Hampshire County Council has fixed an extra 120,000 potholes in the last financial year – an average of 10,000 potholes each month – thanks to securing extra money from Government for being one of the best in looking after roads.
The County Council has delivered an extensive programme of road repairs to tackle the problem of roads damaged by flooding following the harsh winter of 2013/14.
As a Council able to demonstrate good practice with a commitment to innovation, Hampshire was awarded one of the highest amounts in the south east of England, a total of £17.5 million from the Flood Recovery and Pothole Repair Funds to repair potholes, carriageways and bridges.
Hampshire County Council’s Executive Member for Economy, Transport and Environment, Councillor Seán Woodward, said: “Hampshire County Council has shown it is one of the leading areas in the country in its determination to beat potholes, and received substantial government funding as a result. This money has been a great help in reducing potholes but there is always more work to be done.
“We are always looking at effective ways of using our resources and innovative ways of working to ensure Hampshire’s roads are repaired and improved as efficiently as possible, making us more prepared for whatever the weather brings in the future.”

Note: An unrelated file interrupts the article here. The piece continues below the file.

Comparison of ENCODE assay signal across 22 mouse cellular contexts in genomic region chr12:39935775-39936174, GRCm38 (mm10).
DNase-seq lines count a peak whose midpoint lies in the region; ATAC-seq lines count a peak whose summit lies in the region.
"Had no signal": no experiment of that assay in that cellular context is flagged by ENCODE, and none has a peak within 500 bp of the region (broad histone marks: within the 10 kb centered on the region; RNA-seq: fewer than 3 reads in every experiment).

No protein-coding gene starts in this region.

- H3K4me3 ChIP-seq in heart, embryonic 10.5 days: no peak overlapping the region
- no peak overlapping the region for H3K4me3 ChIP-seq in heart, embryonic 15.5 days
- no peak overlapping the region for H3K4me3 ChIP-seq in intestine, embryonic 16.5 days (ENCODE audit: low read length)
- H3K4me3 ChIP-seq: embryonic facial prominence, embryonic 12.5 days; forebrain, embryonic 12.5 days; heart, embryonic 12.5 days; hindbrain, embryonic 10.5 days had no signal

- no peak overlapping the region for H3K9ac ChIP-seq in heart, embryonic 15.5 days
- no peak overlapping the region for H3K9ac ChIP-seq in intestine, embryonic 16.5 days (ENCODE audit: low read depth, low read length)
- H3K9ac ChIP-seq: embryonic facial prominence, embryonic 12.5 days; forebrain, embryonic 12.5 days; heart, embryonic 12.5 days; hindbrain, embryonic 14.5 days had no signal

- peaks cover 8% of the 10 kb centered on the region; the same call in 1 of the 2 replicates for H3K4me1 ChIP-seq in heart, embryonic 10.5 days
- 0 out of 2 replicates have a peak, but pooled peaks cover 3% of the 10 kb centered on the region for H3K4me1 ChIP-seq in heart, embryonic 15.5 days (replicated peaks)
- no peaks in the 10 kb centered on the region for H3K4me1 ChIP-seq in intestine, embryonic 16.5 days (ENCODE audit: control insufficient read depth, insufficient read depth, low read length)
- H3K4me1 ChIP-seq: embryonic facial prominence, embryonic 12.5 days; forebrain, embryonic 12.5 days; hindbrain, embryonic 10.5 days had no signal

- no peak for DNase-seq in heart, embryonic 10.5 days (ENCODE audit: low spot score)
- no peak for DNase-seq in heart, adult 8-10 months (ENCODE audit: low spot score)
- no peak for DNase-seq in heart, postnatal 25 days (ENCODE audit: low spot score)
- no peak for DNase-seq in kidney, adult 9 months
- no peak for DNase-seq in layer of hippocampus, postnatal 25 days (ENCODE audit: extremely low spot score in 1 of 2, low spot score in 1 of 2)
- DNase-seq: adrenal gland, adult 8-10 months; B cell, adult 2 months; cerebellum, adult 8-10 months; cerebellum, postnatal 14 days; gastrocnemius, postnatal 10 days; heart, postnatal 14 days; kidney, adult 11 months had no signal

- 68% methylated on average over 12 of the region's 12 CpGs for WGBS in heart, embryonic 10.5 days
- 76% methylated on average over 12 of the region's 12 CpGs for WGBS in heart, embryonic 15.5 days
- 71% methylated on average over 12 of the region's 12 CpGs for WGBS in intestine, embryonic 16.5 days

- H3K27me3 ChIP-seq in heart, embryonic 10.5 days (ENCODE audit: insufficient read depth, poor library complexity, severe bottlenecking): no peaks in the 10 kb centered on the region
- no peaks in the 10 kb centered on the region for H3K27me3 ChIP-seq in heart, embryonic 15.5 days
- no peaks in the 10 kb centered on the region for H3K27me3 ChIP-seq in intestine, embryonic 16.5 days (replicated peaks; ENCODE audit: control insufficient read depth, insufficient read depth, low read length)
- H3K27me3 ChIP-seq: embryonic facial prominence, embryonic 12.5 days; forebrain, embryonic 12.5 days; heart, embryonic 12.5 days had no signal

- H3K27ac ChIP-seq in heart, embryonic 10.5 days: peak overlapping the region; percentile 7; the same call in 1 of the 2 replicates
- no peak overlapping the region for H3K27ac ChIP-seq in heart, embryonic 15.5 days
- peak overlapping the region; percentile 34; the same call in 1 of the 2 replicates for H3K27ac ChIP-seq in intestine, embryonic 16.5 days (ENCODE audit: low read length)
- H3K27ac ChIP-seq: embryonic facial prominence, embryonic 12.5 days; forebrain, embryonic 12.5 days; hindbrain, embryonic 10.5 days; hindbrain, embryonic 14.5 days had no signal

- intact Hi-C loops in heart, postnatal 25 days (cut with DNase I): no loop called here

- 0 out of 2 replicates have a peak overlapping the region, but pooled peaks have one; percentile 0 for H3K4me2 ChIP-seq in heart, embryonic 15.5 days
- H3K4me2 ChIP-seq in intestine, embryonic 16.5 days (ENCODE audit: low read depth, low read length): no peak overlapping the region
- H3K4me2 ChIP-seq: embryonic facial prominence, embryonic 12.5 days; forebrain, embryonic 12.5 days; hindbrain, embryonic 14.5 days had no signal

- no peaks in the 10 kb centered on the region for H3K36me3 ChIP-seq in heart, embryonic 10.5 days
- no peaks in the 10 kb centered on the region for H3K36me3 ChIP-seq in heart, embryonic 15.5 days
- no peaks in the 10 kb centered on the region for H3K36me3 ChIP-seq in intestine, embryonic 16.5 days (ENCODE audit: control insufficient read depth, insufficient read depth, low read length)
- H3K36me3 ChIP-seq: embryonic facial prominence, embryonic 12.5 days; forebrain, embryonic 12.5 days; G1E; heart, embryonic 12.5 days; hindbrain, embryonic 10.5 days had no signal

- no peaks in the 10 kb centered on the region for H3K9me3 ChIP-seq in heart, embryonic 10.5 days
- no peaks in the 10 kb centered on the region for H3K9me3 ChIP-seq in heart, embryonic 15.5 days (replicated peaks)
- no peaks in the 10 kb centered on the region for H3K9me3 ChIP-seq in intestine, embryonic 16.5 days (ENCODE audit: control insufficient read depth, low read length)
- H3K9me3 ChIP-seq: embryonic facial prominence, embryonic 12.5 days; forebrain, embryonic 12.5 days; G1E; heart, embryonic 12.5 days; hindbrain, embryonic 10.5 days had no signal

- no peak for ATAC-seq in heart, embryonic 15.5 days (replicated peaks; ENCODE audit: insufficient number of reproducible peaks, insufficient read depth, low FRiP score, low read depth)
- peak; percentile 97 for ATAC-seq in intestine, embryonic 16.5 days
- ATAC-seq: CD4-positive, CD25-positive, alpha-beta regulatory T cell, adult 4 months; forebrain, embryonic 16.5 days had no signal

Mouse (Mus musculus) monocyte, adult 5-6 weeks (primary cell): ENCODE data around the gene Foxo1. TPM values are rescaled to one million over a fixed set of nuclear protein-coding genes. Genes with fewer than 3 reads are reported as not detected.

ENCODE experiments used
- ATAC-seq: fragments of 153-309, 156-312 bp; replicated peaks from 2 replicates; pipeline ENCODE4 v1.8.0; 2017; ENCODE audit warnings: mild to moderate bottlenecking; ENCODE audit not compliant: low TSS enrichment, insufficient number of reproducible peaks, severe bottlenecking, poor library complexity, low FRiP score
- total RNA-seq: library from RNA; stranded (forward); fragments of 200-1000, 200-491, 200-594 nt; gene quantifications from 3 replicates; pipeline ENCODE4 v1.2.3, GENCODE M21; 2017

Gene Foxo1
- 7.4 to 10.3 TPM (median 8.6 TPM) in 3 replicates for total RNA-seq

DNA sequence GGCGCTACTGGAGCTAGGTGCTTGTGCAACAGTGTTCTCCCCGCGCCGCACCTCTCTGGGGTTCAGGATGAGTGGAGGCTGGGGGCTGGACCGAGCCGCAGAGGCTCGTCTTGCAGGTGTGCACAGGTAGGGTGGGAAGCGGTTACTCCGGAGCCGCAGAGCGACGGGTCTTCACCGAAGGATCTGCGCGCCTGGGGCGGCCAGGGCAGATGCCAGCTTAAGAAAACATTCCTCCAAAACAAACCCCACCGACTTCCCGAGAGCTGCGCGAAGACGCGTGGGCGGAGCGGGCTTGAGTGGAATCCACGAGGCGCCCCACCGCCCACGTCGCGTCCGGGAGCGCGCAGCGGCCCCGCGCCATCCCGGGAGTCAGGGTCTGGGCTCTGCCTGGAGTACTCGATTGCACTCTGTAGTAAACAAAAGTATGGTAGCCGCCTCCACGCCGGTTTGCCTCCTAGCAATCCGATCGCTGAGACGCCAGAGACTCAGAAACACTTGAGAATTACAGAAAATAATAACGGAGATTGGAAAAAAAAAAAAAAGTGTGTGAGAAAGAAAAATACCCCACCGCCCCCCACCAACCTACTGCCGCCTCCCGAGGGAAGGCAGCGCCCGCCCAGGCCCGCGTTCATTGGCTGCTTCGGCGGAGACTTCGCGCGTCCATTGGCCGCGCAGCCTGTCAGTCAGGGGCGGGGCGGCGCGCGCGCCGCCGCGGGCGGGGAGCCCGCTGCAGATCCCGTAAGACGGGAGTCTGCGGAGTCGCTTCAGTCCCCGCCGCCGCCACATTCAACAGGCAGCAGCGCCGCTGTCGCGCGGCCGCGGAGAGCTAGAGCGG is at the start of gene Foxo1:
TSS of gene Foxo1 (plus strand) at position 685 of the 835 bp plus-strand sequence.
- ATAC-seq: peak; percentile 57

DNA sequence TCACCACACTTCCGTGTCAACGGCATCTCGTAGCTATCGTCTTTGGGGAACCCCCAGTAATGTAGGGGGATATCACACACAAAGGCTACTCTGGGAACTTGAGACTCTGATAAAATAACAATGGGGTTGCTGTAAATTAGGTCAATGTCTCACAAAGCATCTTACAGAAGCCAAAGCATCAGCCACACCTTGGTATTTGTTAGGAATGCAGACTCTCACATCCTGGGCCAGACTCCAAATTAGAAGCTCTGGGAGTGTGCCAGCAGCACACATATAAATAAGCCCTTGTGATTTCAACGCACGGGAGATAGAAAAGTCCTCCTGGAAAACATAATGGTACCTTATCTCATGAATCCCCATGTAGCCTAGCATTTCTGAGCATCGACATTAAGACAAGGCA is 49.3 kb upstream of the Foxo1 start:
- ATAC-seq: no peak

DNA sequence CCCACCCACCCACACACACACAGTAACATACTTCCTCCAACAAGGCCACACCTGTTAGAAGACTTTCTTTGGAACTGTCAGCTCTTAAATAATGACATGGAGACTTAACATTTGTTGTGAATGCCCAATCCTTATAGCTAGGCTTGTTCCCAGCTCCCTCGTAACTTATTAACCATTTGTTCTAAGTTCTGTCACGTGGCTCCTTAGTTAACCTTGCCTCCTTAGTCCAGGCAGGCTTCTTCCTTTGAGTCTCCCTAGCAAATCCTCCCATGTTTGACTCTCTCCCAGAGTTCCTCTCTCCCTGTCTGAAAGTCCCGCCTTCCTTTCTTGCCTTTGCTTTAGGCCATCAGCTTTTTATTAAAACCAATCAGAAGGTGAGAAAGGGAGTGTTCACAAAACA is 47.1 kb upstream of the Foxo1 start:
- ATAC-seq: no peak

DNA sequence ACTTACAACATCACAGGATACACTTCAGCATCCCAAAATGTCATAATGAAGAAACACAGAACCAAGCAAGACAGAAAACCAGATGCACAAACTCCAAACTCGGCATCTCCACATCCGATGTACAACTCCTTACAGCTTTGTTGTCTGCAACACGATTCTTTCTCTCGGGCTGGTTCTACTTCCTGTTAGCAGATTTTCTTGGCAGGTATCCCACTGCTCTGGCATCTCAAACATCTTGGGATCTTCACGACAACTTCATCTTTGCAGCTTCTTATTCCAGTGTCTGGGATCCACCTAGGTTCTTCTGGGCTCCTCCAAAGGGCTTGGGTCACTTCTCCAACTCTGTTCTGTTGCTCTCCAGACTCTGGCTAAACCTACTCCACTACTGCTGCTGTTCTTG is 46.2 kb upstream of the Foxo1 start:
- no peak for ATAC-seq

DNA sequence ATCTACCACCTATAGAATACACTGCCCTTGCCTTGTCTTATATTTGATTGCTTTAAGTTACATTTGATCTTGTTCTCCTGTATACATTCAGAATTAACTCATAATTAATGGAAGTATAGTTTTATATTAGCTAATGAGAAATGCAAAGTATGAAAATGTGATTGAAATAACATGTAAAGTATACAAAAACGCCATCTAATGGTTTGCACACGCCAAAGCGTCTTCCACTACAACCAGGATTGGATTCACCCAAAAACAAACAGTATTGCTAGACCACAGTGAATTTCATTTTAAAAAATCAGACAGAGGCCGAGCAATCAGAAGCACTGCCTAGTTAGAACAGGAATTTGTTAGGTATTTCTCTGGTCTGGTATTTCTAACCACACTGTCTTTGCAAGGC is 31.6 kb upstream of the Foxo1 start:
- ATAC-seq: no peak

£6million of the £17.5 million is solely dedicated to repairs to potholes, junctions, roadside edges, joints and large patching. This is on top of the annual highways maintenance budget of £56m which is used to look after Hampshire’s 5,280 miles of roads, including pavements, verges, bridges and streetlights.
A staggering 57,000 potholes alone were fixed during the summer of 2014 by carrying out an extensive programme of jet-patching and local small element patching. This was followed by a programme of larger scale pothole repairs at junctions, roadside edges and joint repairs bringing the total up to 120,000 repairs.
Throughout 2013/14 additional work was also undertaken in flood prone areas such as checking, clearing and repairing drains. Around 80,000 gullies were cleansed by last Autumn ready for winter, and nearly 140 maintenance and improvement schemes completed.
Working with the County Council’s term highways maintenance contractor, Amey, extra resources and machinery were brought into Hampshire to ensure the repairs could be carried out as quickly as possible with minimal disruption.
David Ogden, Account Director at Amey, added: “We have worked closely with our employees and supply chain over the past year to trial new techniques and ways of working to maximise the number of potholes repaired. This has included deploying additional resources, introducing new products and using technology to deliver the Council’s extensive road repair programme more efficiently. Due to the success of the trials, some of these techniques will continue to be used in the future.”